Venezuela Opens National Art Gallery and Launches National Reading Plan

Over
the weekend, Venezuelan President Hugo Chávez inaugurated the newly constructed
headquarters of the National Art Gallery, launched a national Revolutionary Reading
Plan, and commemorated the anniversary of the government's Culture Mission,
which promotes cultural programming in local communities.
By Tamara Pearson – Venezuelanalysis.com

Chavez_National_gallery_ABN.jpg

Venezuelan President Hugo Chavez in the newly expanded National Art Gallery (ABN)
Venezuelan President Hugo Chavez in the newly expanded National Art Gallery (ABN)
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Merida, April 28th 2009
(Venezuelanlaysis.com) - Over the weekend, Venezuelan President Hugo Chávez
inaugurated the newly constructed headquarters of the National Art Gallery, launched
a national Revolutionary Reading Plan, and commemorated the anniversary of the
government's Culture Mission, which promotes cultural programming in local
communities. Chávez also met with Venezuelan artists and with Italian tenor Andrea
Boticelli.

The construction of the National Art Gallery was paralyzed
for 20 years, but in 2005, the Chávez government recommenced construction on
the 30,000 square meter museum. The gallery has a permanent collection of 7,000
Venezuelan art works spanning four centuries, of which 700 art works are currently
on display, as well as pre-Hispanic art.

Elida Salazar, director of the new museum, said, "It's
the first museum institution in Latin America of this style and magnitude... this
space is evidence of the importance that the government gives to Venezuelan
art."

Chávez spoke of the significance of art to people's
liberation struggles. "All art is liberating. Anything that claims to be art
but represses the people can't be considered art," said the president.

However, "A change in spirit hasn't been achieved
yet," Chávez said, motivating the need for the Revolutionary Plan for Reading.
This plan will be the "base for the injection of consciousness through reading,
with which our revolution will be strengthened even more."

Chávez announced that under this plan, the government
will distribute 2.5 million books to develop the communal libraries and said
part of the plan was a "rescuing of our true history for our youth." He
explained that many standard textbooks do not acknowledge the European
imperialist genocide of the indigenous peoples and their resistance.

Specifically, Chavez mentioned Eduardo Galeano's history
of Latin America, ‘The Open Veins of Latin America', which Chávez recently gave
to US president Barack Obama at the Summit of Americas. He said he would seek
permission to print the book on a large scale in Venezuela.

Chávez recommended that people do collective reading
and exchange knowledge, mainly through the communal councils and the popular
libraries. He called for the communal councils as well as "factory workers,
farmers, and neighbors, to form revolutionary reading squadrons, each squadron
made up of 10 members." He said one of the tasks of these reading groups would
be to have discussions in order to "unmask the psychological war...of the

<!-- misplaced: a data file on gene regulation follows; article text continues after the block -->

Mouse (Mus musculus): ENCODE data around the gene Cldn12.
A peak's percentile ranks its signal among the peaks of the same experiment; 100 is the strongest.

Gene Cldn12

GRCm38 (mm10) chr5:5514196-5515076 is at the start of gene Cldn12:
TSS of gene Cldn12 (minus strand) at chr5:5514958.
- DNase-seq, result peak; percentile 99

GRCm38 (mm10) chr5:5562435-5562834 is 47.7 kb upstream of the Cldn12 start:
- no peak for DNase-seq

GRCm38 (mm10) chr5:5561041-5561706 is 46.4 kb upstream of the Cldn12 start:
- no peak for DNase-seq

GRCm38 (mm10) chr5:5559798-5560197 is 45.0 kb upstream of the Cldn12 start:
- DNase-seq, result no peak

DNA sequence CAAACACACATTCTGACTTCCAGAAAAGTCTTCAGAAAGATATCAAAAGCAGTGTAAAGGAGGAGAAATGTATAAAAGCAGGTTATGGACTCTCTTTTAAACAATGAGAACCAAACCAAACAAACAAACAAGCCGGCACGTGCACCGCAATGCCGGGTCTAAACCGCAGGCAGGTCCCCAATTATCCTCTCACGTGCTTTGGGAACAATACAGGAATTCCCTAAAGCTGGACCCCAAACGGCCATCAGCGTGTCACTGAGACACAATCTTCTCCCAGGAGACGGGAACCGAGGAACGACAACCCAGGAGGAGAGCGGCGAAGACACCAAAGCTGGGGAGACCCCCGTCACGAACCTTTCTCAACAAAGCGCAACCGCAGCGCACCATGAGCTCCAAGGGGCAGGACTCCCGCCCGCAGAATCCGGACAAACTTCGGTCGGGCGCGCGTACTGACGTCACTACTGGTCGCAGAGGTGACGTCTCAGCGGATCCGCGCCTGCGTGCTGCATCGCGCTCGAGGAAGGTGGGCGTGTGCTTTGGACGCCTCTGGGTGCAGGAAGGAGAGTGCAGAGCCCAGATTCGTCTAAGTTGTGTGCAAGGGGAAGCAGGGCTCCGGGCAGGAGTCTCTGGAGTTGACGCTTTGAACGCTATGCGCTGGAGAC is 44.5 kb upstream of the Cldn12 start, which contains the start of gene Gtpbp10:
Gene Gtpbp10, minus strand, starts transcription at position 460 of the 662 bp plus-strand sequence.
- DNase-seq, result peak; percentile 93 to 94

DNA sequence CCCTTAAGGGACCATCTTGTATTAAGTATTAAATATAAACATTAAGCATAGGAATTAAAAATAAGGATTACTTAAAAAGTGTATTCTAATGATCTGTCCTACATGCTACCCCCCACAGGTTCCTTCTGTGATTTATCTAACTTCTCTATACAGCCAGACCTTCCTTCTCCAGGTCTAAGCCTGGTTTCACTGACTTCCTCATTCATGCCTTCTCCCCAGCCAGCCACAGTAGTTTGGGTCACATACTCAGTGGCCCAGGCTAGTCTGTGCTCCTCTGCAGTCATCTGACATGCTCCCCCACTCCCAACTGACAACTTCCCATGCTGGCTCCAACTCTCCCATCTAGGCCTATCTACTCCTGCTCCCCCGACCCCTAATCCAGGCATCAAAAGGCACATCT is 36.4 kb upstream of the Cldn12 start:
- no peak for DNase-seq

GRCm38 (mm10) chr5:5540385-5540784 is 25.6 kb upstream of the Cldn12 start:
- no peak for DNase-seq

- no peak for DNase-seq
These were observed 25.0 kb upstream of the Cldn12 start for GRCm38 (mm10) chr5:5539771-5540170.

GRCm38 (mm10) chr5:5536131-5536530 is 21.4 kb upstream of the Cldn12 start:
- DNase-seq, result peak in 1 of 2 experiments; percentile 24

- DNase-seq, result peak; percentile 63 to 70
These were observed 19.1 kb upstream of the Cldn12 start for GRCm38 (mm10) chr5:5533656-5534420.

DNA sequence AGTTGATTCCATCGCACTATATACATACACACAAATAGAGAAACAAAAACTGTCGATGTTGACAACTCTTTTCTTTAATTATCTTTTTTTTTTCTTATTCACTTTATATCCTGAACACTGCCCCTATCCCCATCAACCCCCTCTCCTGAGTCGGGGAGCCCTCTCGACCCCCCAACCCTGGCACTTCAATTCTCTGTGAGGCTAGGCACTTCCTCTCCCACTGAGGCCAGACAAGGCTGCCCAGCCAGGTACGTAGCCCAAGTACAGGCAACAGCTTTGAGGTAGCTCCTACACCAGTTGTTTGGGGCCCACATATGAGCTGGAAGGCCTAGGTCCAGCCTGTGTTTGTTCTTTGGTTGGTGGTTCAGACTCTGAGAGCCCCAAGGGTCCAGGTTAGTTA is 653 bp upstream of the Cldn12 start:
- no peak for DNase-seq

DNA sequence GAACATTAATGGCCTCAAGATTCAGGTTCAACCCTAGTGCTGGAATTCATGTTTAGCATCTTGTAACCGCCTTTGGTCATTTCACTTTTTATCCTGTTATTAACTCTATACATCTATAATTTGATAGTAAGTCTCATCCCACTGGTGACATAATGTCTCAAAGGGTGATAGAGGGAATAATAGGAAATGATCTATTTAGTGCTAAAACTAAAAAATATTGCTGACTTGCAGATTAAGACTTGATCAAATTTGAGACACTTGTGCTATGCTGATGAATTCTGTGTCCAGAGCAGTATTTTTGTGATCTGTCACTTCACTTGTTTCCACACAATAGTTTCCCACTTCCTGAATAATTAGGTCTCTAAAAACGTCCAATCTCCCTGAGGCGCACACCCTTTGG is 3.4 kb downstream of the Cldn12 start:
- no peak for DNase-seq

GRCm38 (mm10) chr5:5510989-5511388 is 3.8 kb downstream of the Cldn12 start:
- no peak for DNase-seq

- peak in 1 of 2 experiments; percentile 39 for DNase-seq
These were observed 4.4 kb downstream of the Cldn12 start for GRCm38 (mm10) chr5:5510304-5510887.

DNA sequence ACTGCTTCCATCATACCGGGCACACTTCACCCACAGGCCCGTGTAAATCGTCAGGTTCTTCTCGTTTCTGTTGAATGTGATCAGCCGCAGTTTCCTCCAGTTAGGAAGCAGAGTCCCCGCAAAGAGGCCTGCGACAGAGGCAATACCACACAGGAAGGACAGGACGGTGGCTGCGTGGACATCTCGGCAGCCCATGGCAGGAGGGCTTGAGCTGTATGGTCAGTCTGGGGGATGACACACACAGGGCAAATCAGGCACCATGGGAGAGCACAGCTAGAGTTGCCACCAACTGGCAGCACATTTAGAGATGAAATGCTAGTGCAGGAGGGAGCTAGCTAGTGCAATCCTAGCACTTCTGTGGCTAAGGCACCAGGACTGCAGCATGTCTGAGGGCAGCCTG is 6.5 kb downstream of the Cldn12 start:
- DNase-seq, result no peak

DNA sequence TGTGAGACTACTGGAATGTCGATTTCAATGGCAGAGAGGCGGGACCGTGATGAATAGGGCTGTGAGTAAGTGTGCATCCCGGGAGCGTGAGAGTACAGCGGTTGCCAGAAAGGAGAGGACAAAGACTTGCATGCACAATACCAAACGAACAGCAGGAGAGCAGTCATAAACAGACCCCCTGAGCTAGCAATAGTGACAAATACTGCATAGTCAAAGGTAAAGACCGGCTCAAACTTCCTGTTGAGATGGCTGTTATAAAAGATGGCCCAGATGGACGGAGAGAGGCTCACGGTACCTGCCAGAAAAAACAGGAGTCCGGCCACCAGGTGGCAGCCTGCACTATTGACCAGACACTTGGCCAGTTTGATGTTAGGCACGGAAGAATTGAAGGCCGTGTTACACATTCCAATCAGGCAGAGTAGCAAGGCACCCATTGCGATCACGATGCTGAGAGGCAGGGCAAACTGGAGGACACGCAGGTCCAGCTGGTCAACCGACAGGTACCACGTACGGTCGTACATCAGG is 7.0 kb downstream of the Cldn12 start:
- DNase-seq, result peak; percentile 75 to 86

oligarchy."

To mark the anniversary of the Culture Mission, which
is also called "Corazón Adentro" or "Heart Within [the community]," there were
also circus performances, theatre, music, dance, and distribution of free books
in the Poliedro, a large stadium in Caracas, on Saturday.

With 500 cultural promoters from Cuba, and another 500
from Venezuela, the Culture Mission aims to take cultural activities directly
into the barrios, providing a range of cultural classes and performances that
reaffirm Venezuelan identity and history. So far, the mission has only reached
the greater Caracas area, but according to Culture Minister Hector Soto, "we
are planning to expand it to eight more states this year."

Chávez met with Italian Tenor Andrea Bocelli as part
of his effort to highlight culture this weekend. Bocelli then gave a concert in
the Simon Bolivar University
accompanied by the Venezuelan Youth Symphonic Orchestra as well as the National
Children's Symphony. Bocelli's visit to Venezuela formed part of a world
tour.

Soto and Chávez also met with a range of prominent
Venezuelan artists including writers, actors, painters, dancers, cinema
directors and musicians, who displayed a collection of Venezuelan poetry,
talked about the recovery of culture in Venezuelan television, and presented a
document from musicians and composers which expressed their desire to rescue
Venezuelan folklore and the rich musical diversity of the country, among other
things.

Venezuelan artist Saul Herta said that the National
Art Gallery needs to go beyond being an exhibition of art. "There has to be
interaction between the artists, directors, the Culture Ministry, and the
community," he said.

Next April will be the 200th anniversary of
the Venezuelan struggle for independence from Spain. Chávez suggested that Venezuelan
artists come up with an "extraordinary plan" to gather Venezuela's historical
memory to prepare for the celebration of the anniversary.

"Culture is a priority, even in moments of financial
crisis" said Chávez.